February is prime time to amp up feral hog control

hog control in the Carolinas
February offers hunters a great shot at killing big numbers of hogs thanks in part to the scarcity of natural food.

It’s hog-killing time!

This month is a great time for hog control in the Carolinas. Not only is February one of the coldest months, Mother Nature slides a little and provides very little natural forage for wildlife. Deer and other species are forced to eat unsavory foods during the worst possible conditions they’ll experience all year. It’s nature’s way of thinning out the weak and rewarding the strong.

For landowners who have issues with feral hogs, it’s a prime time to thin out a sounder, because hogs will be hovered around the best food sources. Fire up the pit; it’s hog-killing time!

Natural food sources are scarce in winter. The only agriculture fields are planted in winter wheat. Hogs will gravitate to these areas, but hunters ready to drastically reduce their hog damage can pile up the corn. Hogs are nomadic and will travel long distances to find a solid food source. When little natural food is available, an area baited with sweet, energy-rich corn will bring them in from miles around.

Make a night of it

Even though hogs are starving and want to eat corn 24/7, prolific daytime feeding will still be less common. Nevertheless, if hogs are going to feed at all during daylight hours, February would be the time. Otherwise, hunters need to bring their lighted scopes and shoot them at night for the best results at hog control in the Carolinas.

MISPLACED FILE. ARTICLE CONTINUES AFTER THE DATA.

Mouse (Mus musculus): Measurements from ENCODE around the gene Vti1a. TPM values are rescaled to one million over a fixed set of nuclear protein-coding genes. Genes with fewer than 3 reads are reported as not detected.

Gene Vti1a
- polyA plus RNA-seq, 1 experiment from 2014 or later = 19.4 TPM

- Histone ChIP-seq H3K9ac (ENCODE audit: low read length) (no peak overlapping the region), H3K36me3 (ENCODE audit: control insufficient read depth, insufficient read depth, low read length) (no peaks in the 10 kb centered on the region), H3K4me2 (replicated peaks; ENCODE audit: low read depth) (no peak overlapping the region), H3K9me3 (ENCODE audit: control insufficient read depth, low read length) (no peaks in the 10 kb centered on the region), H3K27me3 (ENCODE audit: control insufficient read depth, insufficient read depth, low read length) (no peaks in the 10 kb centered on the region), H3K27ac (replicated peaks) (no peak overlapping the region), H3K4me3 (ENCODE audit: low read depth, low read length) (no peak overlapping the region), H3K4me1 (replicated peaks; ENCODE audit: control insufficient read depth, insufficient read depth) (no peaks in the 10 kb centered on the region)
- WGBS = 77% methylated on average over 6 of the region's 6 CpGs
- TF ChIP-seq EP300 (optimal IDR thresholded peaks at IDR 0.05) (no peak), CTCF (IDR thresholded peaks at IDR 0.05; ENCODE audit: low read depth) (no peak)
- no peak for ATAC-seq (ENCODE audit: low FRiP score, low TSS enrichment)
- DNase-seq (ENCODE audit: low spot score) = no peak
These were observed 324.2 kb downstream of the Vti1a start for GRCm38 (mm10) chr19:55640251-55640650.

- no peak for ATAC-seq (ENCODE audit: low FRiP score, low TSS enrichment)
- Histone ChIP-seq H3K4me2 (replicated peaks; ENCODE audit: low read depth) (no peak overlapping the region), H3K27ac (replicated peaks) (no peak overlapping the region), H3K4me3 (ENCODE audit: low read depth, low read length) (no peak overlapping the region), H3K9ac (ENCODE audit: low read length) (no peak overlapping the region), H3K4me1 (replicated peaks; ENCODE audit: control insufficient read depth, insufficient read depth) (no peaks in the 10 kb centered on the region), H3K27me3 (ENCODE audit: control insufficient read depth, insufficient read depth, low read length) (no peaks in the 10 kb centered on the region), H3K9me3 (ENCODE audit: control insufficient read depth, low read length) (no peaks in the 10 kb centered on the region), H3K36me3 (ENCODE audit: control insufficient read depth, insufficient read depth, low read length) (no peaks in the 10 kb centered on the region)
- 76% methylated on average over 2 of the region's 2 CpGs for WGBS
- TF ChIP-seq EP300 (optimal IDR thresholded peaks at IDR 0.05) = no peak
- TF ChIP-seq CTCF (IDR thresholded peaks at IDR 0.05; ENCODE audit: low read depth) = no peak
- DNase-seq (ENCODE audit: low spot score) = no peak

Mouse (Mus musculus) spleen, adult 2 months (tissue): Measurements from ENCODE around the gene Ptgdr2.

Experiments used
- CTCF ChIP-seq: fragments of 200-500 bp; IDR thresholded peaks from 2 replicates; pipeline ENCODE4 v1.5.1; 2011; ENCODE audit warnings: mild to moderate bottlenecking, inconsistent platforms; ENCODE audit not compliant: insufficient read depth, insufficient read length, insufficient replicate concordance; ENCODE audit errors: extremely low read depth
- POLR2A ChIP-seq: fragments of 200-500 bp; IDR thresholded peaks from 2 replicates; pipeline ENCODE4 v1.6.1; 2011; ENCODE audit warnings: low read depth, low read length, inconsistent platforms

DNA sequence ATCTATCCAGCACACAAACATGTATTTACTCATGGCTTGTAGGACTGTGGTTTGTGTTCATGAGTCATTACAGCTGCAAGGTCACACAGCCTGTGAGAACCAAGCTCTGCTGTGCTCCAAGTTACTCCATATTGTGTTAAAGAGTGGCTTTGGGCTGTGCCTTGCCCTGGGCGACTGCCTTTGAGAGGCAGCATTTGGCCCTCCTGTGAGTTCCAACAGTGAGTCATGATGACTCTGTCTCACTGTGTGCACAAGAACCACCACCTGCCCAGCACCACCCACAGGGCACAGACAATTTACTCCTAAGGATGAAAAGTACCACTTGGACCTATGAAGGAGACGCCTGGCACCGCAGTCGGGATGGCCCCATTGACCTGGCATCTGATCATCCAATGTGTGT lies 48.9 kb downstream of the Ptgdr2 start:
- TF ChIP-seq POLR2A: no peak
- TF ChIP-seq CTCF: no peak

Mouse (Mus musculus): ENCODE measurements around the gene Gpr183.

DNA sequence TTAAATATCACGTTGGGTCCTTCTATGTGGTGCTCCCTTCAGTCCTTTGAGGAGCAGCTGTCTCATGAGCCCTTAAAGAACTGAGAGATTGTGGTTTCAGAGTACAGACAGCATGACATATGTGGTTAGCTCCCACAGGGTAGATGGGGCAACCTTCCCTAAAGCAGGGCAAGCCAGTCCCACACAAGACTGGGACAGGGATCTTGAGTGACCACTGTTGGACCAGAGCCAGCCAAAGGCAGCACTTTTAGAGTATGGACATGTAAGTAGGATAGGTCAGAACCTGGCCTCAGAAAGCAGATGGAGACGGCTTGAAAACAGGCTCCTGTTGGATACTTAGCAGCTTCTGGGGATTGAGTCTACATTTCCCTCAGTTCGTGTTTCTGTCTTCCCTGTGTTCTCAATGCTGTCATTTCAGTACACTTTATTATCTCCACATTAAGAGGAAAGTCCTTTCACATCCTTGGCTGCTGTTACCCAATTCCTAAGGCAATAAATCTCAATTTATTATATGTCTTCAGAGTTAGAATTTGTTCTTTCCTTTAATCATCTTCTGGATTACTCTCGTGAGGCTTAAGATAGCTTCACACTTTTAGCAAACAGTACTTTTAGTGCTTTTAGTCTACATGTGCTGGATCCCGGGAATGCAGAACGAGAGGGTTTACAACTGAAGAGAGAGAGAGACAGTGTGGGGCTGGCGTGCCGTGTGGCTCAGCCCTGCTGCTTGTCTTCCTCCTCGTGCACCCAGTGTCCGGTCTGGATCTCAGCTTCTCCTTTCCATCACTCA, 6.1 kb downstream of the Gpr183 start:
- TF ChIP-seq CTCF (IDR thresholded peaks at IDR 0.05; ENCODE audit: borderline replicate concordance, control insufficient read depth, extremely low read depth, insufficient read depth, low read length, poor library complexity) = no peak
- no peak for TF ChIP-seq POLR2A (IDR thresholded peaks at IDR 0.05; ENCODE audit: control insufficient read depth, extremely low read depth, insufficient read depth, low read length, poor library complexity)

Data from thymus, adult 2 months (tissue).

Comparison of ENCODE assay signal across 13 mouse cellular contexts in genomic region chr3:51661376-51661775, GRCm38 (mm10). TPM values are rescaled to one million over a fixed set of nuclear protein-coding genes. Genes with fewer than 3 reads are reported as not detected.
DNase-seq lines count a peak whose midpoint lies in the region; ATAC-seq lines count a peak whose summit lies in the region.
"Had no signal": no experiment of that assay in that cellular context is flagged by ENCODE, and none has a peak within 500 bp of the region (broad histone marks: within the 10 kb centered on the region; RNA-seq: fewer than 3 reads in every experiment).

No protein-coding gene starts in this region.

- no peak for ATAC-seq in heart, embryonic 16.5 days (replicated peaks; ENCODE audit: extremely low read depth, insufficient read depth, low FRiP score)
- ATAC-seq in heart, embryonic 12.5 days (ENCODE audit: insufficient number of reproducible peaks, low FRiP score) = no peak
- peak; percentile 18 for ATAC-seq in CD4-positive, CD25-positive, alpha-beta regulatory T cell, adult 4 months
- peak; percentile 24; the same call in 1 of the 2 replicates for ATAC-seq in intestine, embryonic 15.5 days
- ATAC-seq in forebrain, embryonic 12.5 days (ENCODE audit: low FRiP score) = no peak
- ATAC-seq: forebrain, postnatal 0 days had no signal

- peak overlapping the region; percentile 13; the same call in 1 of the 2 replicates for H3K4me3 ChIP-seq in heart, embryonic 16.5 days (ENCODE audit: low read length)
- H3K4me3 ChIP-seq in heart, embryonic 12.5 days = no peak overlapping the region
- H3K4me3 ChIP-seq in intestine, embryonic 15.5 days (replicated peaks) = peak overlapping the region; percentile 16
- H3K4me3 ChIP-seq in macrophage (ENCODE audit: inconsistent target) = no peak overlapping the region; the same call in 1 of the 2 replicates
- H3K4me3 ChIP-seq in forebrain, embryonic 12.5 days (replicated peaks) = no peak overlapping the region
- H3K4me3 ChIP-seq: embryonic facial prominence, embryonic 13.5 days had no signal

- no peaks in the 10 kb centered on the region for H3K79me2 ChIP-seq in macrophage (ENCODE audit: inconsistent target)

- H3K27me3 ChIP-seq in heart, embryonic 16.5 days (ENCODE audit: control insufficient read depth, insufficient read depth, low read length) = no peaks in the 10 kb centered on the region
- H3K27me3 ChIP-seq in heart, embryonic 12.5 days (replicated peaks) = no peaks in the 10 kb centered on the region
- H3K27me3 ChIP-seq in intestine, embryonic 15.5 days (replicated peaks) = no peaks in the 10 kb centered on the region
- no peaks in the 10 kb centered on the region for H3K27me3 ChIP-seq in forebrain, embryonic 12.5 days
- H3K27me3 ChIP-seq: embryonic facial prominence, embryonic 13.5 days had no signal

To cut down on the population a little more quickly, hogs should be trapped. The use of traps can take out a handful of hogs in one night. When using large traps, entire family groups can be trapped at the same time. For the greatest effect, both methods would be beneficial to make a dominant impact on their destructive impacts to the natural environment.

Jeff Burleson
About Jeff Burleson 1411 Articles
Jeff Burleson is a native of Lumberton, N.C., who lives in Myrtle Beach, S.C. He graduated from N.C. State University with a degree in fisheries and wildlife sciences and is a certified biologist and professional forester for Southern Palmetto Environmental Consulting.

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